My daily practice likely is much like many of us. I burn a little sage, get quiet and ask my guides and helping spirits to be with me and help me during my day. I ask for protection from my Angelic Ancestors. I also ask that guides, angels, and helping spirits be present for all the beings I come in contact with during my day.

Nita Renfrew
Nita is an urban shamanic practitioner living in New York City and is on the editorial board of the SSP’s Journal of Shamanic Practice.

I spend about twenty minutes or so every day, offering nourishment to a flock of Pigeons and a flock of Sparrows, and a few Squirrels, who wait for me in front of my building. I walk with them to Central Park, which is a few doors away, with some of them piling up along the way on a bag of sunflower seeds that I hold over my heart.

Over the years, I have gotten to know the individual beings. For example, there is Gray Patch, a beautiful white Pigeon with a gray patch on his wings in the shape of a butterfly, who flies to me when I call his name. At one point he developed weak legs, and kept falling off of my hand; I offered Reiki for a few days until his legs were strong again. On another occasion, one of his feet was entangled in human hair, which I cut off, so he wouldn’t lose his toes. And there is Black & White, the first Pigeon in this flock who landed on my hand, and White Bow, and Lightning, who compete to ride into the park over my heart.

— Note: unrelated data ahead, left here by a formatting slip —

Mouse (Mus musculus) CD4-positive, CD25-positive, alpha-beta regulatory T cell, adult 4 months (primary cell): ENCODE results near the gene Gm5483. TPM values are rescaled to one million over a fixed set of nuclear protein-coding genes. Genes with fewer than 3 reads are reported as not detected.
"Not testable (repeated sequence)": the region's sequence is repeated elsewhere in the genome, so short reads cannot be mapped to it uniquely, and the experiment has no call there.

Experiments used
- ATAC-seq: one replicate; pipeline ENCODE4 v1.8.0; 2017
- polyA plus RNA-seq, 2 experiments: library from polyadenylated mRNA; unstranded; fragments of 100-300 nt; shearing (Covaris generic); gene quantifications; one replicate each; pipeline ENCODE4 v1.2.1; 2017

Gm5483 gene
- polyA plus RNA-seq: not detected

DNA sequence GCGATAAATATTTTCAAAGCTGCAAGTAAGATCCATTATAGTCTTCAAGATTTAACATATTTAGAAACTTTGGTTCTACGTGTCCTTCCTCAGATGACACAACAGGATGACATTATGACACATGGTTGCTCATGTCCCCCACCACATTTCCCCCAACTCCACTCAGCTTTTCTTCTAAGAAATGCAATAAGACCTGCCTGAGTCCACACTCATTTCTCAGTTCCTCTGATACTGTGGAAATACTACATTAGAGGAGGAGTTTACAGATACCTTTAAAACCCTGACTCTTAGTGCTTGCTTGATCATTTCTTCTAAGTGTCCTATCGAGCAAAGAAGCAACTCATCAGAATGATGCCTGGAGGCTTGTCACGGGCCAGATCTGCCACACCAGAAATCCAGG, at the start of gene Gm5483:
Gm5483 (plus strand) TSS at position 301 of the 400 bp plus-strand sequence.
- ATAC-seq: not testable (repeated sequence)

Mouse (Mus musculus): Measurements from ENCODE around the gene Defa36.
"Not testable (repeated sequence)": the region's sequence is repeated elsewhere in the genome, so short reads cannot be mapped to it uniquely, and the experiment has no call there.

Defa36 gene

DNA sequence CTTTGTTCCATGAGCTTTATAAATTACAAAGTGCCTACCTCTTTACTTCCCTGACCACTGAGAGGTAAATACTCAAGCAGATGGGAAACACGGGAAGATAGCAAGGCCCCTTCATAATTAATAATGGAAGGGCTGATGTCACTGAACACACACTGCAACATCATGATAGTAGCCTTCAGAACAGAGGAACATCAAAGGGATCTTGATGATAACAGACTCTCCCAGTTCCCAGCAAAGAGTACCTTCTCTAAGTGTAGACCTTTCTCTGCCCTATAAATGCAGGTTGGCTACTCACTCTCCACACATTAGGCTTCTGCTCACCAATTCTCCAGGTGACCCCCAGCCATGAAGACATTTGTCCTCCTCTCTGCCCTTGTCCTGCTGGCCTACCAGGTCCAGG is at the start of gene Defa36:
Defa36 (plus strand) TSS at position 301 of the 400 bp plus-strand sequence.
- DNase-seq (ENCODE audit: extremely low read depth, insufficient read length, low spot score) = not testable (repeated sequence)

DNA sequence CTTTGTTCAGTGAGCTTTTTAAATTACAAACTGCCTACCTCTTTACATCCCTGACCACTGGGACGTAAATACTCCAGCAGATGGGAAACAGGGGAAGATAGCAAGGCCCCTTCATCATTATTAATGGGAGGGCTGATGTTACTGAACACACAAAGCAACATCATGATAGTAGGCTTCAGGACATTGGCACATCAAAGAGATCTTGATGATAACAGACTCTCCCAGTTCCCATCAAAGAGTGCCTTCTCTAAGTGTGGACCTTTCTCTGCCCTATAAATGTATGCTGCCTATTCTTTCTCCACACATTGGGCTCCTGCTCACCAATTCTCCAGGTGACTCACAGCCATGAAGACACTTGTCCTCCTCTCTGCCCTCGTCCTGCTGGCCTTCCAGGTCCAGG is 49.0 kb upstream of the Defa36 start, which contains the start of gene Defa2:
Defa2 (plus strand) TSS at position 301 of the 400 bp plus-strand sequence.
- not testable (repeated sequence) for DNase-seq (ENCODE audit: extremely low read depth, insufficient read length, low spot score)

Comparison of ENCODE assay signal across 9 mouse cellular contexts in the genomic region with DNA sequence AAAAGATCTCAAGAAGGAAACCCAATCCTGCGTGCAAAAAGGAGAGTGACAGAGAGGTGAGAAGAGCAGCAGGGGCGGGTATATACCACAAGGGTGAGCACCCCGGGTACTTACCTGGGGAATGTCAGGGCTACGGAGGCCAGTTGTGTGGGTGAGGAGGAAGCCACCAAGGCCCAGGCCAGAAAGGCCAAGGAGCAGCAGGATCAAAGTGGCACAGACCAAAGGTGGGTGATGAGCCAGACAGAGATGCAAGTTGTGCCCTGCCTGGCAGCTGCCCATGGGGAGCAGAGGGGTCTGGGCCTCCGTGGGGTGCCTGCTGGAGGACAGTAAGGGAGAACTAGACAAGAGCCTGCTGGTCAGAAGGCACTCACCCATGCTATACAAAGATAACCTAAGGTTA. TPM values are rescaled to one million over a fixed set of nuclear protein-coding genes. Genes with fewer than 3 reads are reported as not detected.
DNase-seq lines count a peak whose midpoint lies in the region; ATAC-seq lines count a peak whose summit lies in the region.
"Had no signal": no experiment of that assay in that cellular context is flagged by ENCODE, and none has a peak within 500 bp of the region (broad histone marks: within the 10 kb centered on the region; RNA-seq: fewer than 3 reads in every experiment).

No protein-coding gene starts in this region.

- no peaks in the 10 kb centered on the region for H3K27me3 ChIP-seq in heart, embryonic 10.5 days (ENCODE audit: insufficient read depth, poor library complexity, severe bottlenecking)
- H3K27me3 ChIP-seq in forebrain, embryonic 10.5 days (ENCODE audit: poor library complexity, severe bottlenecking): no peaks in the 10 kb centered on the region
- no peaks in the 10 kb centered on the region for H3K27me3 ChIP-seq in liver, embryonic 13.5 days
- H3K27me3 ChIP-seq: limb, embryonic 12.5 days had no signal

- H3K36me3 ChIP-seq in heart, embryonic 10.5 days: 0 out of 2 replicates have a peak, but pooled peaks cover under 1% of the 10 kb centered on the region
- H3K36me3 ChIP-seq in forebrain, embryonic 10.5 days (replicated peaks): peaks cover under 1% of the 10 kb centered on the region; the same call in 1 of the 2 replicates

After this flock of Pigeons, I proceed into the Ramble, in the middle of the park, where an assortment of local birds—mostly Mourning Doves, Pigeons, Sparrows, Cardinals, Woodpeckers, Blue Jays, Nuthatches, and in the winter, Titmice and Chickadees— join me in communion for one to six hours, hopping off and onto my hands and lap, along with friendly Squirrels, sometimes Racoons, and sometimes an unexpected visitor.

For example, a couple of months ago, I asked for a sign of what was to come, and the following day, lightning struck in front of my building, at the same time that it struck the Empire State building. A few days later, a Golden Eagle landed a couple of inches away from my feet in the Ramble. It is worth remembering that Indigenous People consider that the Golden Eagle is a messenger to and from the Creator. In Christianity, the Golden Eagle is the symbol of John the Beloved, who in his later years became John of Patmos––he prophesied the Apocalypse in the Bible’s Book of Revelations.